On the top floor of Los Angeles’ Hammer Museum, people amble through the galleries in silence, their eyes gobbling up the Orientalist arches of Moreau’s “Salomé Dancing before Herod” and every cloth ruffle in Rembrandt’s portraits. Downstairs, patrons are invited to take a dip in a heart-shaped hot tub, a fully-functioning installation by the artist Tita Cicognani, challenged to feel their germs rubbing against other people’s germs.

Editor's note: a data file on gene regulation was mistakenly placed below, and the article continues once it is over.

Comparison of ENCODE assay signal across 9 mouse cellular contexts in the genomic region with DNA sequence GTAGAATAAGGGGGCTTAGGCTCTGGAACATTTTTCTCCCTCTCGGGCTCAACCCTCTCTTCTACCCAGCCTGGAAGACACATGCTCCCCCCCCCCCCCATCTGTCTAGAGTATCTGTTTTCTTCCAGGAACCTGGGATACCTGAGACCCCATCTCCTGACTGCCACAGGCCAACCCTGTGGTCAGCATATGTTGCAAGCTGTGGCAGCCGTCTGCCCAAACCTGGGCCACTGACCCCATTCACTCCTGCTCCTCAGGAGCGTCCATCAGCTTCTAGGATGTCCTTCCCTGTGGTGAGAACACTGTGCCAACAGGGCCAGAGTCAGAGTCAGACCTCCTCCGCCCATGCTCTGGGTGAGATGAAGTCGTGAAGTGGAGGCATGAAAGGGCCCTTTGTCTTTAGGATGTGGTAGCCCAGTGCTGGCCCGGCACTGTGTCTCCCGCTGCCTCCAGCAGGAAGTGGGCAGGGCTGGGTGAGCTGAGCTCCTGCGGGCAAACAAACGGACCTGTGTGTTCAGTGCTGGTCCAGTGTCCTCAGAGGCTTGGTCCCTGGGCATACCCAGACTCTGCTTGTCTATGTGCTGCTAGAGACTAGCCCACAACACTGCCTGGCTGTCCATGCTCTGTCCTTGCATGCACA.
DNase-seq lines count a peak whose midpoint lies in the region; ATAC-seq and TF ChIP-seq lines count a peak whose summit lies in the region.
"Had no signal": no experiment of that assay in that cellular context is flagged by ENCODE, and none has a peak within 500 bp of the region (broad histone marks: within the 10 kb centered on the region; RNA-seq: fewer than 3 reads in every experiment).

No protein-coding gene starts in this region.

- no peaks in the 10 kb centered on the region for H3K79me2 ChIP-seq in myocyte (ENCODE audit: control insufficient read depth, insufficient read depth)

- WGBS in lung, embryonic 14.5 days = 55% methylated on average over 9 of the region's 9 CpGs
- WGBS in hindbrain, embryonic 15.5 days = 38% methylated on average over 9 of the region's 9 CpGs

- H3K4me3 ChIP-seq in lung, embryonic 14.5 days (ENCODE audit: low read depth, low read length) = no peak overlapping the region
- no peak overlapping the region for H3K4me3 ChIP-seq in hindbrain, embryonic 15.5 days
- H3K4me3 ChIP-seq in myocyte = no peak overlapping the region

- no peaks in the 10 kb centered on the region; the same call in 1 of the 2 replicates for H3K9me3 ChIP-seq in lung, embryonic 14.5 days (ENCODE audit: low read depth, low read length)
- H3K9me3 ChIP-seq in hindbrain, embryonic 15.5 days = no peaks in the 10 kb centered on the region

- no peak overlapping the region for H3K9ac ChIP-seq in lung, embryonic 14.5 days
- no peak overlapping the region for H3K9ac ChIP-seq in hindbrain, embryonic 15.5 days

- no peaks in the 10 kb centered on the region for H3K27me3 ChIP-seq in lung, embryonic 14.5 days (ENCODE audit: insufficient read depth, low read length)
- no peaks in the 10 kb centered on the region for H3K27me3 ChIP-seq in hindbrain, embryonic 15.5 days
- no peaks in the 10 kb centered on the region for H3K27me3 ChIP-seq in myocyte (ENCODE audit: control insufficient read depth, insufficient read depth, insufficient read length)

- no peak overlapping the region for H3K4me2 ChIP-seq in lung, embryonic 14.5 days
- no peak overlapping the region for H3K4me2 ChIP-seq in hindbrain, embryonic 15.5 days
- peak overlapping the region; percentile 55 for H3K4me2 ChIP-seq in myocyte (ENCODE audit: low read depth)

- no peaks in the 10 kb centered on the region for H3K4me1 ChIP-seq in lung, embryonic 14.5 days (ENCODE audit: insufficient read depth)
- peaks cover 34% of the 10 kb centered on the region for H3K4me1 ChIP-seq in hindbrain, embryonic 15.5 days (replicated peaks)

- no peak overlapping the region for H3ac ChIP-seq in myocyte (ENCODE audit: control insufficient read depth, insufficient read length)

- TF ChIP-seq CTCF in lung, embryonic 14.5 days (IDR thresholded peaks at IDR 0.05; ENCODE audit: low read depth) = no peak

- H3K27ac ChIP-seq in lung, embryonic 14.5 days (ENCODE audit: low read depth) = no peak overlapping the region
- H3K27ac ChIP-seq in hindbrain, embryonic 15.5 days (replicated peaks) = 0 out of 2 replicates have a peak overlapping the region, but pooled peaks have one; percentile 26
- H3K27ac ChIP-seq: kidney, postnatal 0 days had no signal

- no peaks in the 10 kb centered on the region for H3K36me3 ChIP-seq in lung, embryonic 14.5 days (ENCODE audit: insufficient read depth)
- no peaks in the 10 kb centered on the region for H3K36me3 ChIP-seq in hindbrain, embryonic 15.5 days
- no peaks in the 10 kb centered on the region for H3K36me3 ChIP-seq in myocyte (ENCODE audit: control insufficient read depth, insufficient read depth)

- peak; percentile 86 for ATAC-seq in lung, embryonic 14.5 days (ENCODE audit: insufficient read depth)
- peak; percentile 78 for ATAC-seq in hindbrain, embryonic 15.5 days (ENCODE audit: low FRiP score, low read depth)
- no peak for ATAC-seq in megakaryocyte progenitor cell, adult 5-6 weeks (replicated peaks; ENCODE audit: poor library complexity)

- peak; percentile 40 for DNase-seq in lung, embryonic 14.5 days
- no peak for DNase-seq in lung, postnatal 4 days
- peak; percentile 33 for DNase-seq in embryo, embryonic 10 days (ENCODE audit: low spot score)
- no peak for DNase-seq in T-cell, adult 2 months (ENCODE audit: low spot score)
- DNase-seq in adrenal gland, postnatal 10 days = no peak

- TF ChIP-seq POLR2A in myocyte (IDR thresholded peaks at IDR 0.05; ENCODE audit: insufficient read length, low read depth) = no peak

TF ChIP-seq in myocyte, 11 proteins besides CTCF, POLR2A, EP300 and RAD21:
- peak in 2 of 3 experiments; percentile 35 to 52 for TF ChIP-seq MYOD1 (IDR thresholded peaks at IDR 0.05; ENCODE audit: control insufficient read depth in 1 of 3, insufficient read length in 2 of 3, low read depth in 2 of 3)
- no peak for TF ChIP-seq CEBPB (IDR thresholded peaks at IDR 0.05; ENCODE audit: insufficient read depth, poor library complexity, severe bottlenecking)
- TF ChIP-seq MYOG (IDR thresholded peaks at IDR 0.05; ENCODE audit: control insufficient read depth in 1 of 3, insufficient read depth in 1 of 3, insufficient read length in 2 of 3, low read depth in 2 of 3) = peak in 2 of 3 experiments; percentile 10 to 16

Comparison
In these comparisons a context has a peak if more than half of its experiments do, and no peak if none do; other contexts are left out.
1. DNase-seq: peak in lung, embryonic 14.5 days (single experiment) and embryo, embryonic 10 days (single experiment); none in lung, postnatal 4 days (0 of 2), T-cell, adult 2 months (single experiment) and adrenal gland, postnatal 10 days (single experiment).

At Lulu, the museum’s restaurant in an open-air atrium, patrons focus their aesthetic, visceral hunger on wooden platters of Parmesan; chaotically geometric, Kandinsky-like arrangements of green beans and tomatoes; berries affectionately cradled in whipped sabayon like plump newborn babies. This is Alice Waters’ nearly year-old restaurant, her first-ever project in Southern California, with New York Times Cooking columnist and longtime Chez Panisse chef David Tanis and chef de cuisine Luis Serra leading the kitchen. And it’s just as much of an installation, an expression of its milieu, as the hot tub and Rembrandts.
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